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The Trickster of Seville
and the Stone Guest  
Author Tirso de Molina
Country Spain
Language Spanish
Genre(s) Golden Age Play
Publisher (copyright expired)
Publication date 1630
Media type Print

The Trickster of Seville and the Stone Guest (Spanish: El burlador de Sevilla y convidado de piedra) is a play by Tirso de Molina, published in Spain around 1630 and set in the 14th century.[1] Evidence suggests that it was the first written version of the Don Juan legend.




Act One

The play begins in Naples with Don Juan and the Duchess Isabela, who alone in her palace room, have just enjoyed a night full of sex and seduction together. However, when Isabella wants to light a lamp Don Juan threatens to kill it. She suddenly realizes that he is not her lover, the Duke Octavio, and screams for help. Don Juan's uncle, Don Pedro, comes to arrest the offender. But Don Juan cleverly reveals his identity as his nephew and Don Pedro assists him in making his escape just in time. Pedro then claims to the King that the unknown man was Duke Octavio. The King orders Octavio and Isabela to be married at once, with both of them to be held in prison until the wedding.

At home, after Octavio speaks of his love for Isabela, Don Pedro comes to arrest him, claiming that Octavio had violated Isabela the previous night. Octavio, of course, had done no such thing, and starts to believe that Isabela has been unfaithful to him. He flees from Don Pedro, planning to leave the country.

By the seashore of Tarragona, a peasant girl named Tisbea happens to find Don Juan and his servant, Catalinón, apparently washed up from a shipwreck. She tries to revive Don Juan, who wakes and immediately declares his love for her. Tisbea takes Juan back to her house, intending to nurse him back to health and mend his clothes.

Back in Seville, the King speaks to Don Gonzalo, a nobleman and military commander, about arranging a marriage between Don Juan and Gonzalo's daughter, Doña Ana. Gonzalo likes the idea and goes to discuss it with his daughter.

Back at the seashore, Don Juan and Catalinón flee, apparently after Don Juan has already seduced Tisbea. Catalinón scolds him, but Don Juan reminds him that this is not his first seduction, and jokes that he has a medical condition in which he must seduce. Catalinón says that he is a plague for women. Tisbea catches up with the two men, and Don Juan assures her that he intends to marry her, after which, he sets fire to her house. Tisbea then runs out of her burning hut and is overcome with shame at the undoing of her honor and flings herself into the ocean.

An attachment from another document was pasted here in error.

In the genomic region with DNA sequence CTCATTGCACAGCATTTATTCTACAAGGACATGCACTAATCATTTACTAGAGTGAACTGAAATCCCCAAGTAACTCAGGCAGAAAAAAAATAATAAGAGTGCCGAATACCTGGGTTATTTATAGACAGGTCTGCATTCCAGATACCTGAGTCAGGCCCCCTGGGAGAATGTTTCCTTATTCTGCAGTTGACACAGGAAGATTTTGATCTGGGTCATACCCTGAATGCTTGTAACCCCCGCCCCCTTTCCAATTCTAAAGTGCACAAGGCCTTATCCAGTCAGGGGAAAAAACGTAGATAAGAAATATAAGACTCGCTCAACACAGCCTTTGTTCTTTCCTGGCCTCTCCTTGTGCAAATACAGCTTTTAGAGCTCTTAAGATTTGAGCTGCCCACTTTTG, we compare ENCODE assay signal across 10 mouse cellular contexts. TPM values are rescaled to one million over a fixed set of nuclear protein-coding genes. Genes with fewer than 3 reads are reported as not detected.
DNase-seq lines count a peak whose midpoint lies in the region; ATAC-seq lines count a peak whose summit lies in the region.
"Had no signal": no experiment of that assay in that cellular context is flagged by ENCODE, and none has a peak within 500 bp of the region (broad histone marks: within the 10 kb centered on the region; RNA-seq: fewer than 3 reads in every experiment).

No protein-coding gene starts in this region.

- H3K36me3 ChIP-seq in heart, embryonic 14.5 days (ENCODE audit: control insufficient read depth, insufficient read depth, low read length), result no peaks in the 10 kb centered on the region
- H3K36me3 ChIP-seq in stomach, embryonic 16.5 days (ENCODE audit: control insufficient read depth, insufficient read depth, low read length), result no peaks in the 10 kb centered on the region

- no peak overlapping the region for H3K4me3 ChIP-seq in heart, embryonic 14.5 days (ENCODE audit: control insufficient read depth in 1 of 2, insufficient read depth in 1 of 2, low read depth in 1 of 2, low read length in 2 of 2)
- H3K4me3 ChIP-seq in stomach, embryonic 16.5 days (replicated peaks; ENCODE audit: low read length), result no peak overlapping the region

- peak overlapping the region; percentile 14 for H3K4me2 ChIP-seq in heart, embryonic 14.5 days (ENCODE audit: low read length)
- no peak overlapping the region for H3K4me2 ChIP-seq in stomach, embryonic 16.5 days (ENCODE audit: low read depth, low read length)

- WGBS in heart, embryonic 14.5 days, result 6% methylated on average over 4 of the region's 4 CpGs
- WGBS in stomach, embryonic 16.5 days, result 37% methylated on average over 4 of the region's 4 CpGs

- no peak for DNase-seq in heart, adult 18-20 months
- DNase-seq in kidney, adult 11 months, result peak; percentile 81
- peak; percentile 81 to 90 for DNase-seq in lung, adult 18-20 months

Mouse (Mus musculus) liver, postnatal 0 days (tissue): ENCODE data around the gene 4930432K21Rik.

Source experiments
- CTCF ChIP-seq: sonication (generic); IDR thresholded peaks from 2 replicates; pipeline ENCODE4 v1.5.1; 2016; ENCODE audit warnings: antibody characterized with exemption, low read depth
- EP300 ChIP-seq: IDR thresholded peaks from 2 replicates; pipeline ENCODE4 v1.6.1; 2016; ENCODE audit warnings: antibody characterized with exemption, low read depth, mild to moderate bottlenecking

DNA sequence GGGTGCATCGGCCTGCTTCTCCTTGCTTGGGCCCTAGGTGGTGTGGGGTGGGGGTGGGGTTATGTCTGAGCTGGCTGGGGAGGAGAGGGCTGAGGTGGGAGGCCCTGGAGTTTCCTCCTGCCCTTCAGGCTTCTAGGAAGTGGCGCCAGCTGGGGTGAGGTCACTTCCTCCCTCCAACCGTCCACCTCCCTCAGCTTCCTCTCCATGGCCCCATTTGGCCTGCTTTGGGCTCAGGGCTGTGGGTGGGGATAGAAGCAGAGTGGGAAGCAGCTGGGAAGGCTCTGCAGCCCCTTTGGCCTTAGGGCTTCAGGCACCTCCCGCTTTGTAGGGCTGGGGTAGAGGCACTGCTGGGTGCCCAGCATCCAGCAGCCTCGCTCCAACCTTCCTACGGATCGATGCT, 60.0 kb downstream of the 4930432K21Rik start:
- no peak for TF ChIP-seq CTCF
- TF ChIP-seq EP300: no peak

Act Two

In Seville, Don Diego, Don Juan's father, tells the king that the man who seduced the Duchess Isabela was not Octavio, but Don Juan, and shows a letter from Don Pedro as proof. The King declares Don Juan banished from Seville and retracts his plans to have him marry Doña Ana. Just then, Octavio arrives, begging the king's forgiveness for having fled earlier. The King grants it, and allows him to stay as a guest in the palace. Next, Don Juan and Catalinón arrive and talk to the Marquis de la Mota, who is a womanizer nearly as bad as Don Juan. The Marquis confesses, however, that he is actually in love with his cousin Doña Ana, but laments that she is arranged to marry someone else. Mota says he is going to visit Ana, and Don Juan sends Catalinón to follow him in secret. His plans are also helped along when a servant of Ana's, having just seen Don Juan talking to Mota, asks that he give to him a letter from Ana. In the letter she asks Mota to visit her during the night, at 11 o'clock sharp, since it will be their one and only chance to ever be together. Mota comes back again, apparently not having found Ana at home, and Don Juan says he received instructions from Ana that Mota should come to the house at midnight. Mota lends Don Juan his cape at the end of the scene.

That night at Don Gonzalo's home, Ana is heard screaming that someone has dishonored her, and her father, Don Gonzalo, rushes to her aid with his sword drawn. Don Juan draws his own sword and kills Don Gonzalo. With his final breath, Don Gonzalo swears to haunt Don Juan. Don Juan leaves the house just in time to find Mota and give him his cape back and flees. Mota is immediately seen wearing the same cloak as the man who murdered Don Gonzalo and is arrested.

Act Three